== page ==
Phnom Penh, 12 June 2019 – Government officials and international development actors have gathered in Cambodia’s capital Phnom Penh to discuss improving seasonal forecasting and to prepare the agriculture, fisheries, health & water sectors for the monsoon season ahead. The forum is the first of two planned this year, with another to follow in October or November.
Attended by key ministries and departments as well as NGOs, the two-day forum, June 3-4, was coordinated by the UN Development Programme with the Regional Integrated Multi-Hazard Early Warning System for Africa and Asia (RIMES) and Department of Meteorology and Department of Hydrology and River Works.
The forum examined climate trends across the country; existing climate information products and services; sectoral experiences and requirements following the 2019 monsoon season, and current seasonal outlook and preparedness planning.
Crucially, the agenda also focused on Cambodia’s early warning system gaps, climate information requirements and dissemination, relevant policies and institutional frameworks, and what programmes and projects exist in relation to developing early warning, climate change adaptation linked to disaster risk reduction.
“This week’s forum is very important. We have been presented with climate analysis, including likely rain patterns for the coming month in Cambodia. This information can be used for sectoral planning, according to their needs.” H.E. Mao Hak, Deputy Secretary-General, Tonle Sap Authority, MOWRAM
“The monsoon season arrived a bit late this year. Normally, it starts at the beginning of May, but this year we observed it started in the last week of May. Certainly there is climate variability in the country – data from the last five years shows things are different.” Oum Ryna, Director of Cambodia’s Department of Meteorology
“Accurate, more reliable weather forecasts are very important for all countries, especially given climate change. They inform us on the likelihood of the climate in the coming months – with that information, we can plan accordingly, especially for productive sectors like agriculture or fisheries.” Peou Phalla, Vice Director of Cambodia’s Department of Meteorology
‘Monsoon Forums’ – originally devised by RIMES and now conducted in more than half a dozen countries around the world – are seasonal events focused on forecasts and planning for resource and risk management in sectors from agriculture and fisheries to health and water.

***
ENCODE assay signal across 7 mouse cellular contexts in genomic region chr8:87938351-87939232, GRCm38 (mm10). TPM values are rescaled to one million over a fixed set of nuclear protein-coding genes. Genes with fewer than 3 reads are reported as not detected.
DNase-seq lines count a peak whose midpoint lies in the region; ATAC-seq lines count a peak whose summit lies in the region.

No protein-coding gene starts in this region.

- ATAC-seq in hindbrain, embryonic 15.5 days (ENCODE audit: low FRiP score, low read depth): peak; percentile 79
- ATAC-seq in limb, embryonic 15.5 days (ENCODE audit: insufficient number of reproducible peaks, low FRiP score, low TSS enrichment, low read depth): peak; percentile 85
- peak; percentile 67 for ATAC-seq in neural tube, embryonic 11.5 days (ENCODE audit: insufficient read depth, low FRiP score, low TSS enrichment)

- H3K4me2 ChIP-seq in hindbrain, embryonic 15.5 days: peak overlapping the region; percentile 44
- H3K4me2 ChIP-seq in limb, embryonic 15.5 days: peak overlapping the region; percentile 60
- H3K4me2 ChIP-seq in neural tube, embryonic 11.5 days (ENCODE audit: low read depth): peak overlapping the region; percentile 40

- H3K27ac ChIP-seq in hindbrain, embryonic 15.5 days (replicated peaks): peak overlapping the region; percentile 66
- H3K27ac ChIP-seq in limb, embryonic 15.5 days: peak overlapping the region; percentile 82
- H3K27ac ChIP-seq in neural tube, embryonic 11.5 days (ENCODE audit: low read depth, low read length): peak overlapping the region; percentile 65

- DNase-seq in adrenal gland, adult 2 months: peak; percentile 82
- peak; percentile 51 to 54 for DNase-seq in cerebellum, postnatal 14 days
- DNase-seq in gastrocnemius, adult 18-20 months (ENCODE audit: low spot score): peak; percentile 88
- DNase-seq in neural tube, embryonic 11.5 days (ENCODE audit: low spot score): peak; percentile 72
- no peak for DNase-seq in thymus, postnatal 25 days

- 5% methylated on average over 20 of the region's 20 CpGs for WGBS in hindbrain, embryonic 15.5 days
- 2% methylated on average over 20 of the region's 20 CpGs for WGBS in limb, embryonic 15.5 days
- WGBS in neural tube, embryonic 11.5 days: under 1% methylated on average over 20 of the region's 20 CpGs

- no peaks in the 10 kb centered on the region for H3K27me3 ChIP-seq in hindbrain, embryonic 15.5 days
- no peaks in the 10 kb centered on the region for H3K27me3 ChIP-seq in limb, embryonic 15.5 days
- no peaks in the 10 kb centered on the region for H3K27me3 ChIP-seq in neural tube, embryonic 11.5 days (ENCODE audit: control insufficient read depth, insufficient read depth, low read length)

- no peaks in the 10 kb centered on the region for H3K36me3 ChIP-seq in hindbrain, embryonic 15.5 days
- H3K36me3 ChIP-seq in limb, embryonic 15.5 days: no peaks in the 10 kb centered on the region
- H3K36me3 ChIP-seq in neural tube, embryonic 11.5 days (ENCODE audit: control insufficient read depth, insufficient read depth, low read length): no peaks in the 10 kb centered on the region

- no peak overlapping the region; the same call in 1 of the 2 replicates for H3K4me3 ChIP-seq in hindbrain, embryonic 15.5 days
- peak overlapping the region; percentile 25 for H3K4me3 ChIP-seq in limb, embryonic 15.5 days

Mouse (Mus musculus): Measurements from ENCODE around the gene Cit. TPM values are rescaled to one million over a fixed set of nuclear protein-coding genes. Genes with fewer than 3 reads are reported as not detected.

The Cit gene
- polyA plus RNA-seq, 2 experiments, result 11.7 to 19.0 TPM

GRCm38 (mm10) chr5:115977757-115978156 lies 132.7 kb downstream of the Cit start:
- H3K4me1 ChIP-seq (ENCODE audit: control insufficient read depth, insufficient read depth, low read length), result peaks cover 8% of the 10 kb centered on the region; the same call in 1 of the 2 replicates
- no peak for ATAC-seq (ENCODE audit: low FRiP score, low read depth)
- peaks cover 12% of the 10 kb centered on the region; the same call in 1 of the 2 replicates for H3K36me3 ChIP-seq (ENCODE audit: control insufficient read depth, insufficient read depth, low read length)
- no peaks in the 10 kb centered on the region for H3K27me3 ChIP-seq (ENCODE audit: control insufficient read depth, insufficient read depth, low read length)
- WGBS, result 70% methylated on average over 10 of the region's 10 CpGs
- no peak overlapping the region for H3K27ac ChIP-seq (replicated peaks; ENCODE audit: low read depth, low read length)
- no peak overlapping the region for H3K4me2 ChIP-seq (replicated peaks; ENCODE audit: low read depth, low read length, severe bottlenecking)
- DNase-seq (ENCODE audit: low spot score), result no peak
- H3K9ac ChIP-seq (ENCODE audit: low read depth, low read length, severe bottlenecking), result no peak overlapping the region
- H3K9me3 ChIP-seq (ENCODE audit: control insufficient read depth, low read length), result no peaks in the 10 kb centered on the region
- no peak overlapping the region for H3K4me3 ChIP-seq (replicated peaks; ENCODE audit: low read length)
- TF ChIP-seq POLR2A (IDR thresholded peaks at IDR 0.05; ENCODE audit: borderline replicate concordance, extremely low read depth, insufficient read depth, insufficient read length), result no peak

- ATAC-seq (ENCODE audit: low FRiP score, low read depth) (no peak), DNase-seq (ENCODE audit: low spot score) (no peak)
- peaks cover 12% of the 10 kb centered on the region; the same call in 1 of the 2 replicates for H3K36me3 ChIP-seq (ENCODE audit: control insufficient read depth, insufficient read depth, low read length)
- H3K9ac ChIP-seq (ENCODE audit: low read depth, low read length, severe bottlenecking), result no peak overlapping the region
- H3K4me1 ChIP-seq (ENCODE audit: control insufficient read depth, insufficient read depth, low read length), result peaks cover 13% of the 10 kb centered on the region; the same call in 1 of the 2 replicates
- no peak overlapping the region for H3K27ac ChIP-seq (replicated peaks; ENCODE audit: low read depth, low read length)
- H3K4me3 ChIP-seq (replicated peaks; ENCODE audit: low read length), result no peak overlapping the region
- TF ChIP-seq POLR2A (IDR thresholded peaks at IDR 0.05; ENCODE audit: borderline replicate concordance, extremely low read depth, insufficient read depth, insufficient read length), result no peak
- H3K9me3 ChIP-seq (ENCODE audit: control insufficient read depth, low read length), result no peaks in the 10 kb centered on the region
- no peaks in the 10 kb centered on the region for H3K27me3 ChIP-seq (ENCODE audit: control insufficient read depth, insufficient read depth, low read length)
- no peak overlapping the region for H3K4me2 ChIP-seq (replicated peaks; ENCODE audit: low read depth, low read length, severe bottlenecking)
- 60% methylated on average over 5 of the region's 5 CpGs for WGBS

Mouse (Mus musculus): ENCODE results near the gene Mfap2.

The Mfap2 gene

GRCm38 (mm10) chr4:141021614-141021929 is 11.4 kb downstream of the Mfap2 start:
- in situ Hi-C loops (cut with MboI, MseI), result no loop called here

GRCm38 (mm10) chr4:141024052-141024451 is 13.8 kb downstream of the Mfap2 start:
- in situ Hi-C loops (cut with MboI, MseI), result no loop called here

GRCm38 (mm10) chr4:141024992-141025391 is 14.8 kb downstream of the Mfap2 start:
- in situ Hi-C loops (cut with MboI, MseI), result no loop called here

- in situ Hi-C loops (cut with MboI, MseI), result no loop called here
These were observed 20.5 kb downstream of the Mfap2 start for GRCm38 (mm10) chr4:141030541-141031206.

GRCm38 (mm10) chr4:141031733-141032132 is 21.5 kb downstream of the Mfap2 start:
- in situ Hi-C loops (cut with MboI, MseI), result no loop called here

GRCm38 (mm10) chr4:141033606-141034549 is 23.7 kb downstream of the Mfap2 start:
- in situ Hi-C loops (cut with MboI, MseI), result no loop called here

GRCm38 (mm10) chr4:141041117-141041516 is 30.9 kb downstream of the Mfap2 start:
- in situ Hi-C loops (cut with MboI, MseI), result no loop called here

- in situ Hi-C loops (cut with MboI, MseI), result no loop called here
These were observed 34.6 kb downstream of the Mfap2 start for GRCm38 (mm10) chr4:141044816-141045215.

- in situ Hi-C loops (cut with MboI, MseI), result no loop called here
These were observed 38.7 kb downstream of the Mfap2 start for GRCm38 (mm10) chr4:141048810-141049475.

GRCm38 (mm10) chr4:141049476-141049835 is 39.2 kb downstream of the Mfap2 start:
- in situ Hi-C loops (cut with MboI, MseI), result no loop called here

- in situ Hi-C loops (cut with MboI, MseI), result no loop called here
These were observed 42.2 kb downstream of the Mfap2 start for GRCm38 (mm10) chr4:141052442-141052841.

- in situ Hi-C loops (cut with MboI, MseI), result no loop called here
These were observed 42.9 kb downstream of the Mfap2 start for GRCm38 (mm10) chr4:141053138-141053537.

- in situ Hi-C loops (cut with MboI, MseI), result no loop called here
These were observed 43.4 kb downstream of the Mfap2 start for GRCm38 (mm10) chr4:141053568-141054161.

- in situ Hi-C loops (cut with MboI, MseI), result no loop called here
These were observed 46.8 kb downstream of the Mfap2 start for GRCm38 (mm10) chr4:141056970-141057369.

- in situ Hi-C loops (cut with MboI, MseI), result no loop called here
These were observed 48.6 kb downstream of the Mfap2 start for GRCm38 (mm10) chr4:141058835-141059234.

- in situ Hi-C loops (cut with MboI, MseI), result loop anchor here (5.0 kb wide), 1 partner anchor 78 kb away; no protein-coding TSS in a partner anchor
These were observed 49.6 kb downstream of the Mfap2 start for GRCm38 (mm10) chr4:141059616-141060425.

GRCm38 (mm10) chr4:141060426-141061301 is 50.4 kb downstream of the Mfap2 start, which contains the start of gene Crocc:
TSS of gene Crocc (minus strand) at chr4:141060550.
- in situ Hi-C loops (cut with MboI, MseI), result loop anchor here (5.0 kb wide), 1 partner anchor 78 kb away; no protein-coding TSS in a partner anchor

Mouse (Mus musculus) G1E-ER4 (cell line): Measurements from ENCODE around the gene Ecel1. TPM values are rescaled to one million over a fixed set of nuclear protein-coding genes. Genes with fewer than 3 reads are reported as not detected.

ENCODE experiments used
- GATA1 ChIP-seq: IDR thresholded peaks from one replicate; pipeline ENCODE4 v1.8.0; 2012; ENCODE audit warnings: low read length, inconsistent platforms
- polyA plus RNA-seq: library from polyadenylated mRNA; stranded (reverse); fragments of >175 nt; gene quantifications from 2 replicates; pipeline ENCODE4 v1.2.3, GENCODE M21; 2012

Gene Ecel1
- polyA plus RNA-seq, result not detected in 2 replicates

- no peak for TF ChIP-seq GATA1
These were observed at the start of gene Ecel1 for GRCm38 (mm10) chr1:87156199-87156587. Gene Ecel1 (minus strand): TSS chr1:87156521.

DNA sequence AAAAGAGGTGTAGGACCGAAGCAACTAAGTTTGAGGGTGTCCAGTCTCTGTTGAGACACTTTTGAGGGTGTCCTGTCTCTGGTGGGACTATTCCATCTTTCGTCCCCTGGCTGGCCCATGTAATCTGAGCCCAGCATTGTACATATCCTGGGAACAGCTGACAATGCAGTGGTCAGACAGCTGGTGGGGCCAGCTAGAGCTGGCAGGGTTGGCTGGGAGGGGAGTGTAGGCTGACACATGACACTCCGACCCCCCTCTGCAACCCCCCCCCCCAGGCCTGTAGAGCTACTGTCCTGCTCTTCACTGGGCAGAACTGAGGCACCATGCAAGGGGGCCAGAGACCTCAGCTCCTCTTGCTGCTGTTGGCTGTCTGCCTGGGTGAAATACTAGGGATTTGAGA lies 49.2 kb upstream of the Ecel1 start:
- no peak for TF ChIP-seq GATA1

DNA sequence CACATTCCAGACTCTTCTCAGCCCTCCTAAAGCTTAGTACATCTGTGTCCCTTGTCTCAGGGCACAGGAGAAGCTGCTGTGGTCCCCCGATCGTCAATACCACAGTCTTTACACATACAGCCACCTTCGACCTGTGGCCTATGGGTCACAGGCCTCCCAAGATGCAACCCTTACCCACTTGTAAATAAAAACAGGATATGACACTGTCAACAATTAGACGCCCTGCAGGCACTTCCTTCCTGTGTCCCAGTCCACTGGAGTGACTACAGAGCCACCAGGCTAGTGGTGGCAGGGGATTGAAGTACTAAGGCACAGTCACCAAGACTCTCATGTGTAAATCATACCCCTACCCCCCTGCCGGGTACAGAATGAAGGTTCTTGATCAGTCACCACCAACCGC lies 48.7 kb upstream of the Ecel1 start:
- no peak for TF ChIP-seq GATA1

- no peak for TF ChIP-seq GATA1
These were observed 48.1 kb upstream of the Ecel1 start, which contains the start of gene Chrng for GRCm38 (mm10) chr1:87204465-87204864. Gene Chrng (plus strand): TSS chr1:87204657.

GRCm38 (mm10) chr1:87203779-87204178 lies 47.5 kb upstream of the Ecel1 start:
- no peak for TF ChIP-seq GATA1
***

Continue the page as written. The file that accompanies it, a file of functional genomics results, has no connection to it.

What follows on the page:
The Department of Meteorology convened Cambodia’s first forum in January 2011, with the support of RIMES and the Food and Agriculture Organisation of the United Nations (FAO). Subsequent forums have received the ongoing support of RIMES, FAO and the United Nations Economic and Social Commission for Asia and the Pacific (UNESCAP). This year, the UN Development Programme has taken a leading role in facilitating the forums, topping and tailing the monsoon season.
“This event is very beneficial. We have learned about long-term forecasting systems.” Nop Poline, Senior Programme Officer, Dan Church Aid
“Forecasts are important for helping farmers decide when to start planting and what to plant… This event is very important because government, NGOs, and the private sector have come together to share experience and knowledge.” Hem Ratha, Coordinator for the De Risk Project
The meeting this week builds upon the findings of the last Monsoon Forum, conducted in early 2016, which followed a particularly hot and dry season punctuated by floods in Battambang and Kampot provinces.
The 2016 forum focused on the challenges and needs of the fisheries and agricultural sectors, concluding that the packaging and dissemination of climate information in Cambodia require improvement (including format and timing) while decision-makers, including farmers, require support to better understand and act on information.
“While Cambodia has made inroads in improving climate information and early warning, the purpose of this forum is to really step up on making sure the availability, reliability and continuity of seasonal forecasts, based on the analysis of global models and historical data,” said UNDP Project Manager Muhibuddin Usamah. “Our ultimate goal is to ensure key sectors and communities are getting the information they need to design adaptation measures and prepare for extreme weather events. With the onset of global climate change, this becomes ever more important.”
According to the Department of Meteorology, Cambodia is facing ongoing hot and dry el niño conditions, likely to continue over the next three months (June, July and August). While Siem Reap, Kampong Chhnang and Stung Treng are likely to experience wetter than normal conditions over the coming three months most other parts of the country are expected to be drier than normal.
Across the country, temperatures will be warmer than normal while thunderstorms will increase in June, July, and August.
“The [climate] information we collect is increasingly essential for farmers to help them plan their crops. To this end, the Department of Meteorology has been providing short- and medium- range forecasts. Now, with the UNDP-supported Climate Information and Early Warning System project, we’re improving the availability and reliability of that forecasting, combining global models and available historical (30 years) data from the country.” Oum Ryna, Director of Cambodia’s Department of Meteorology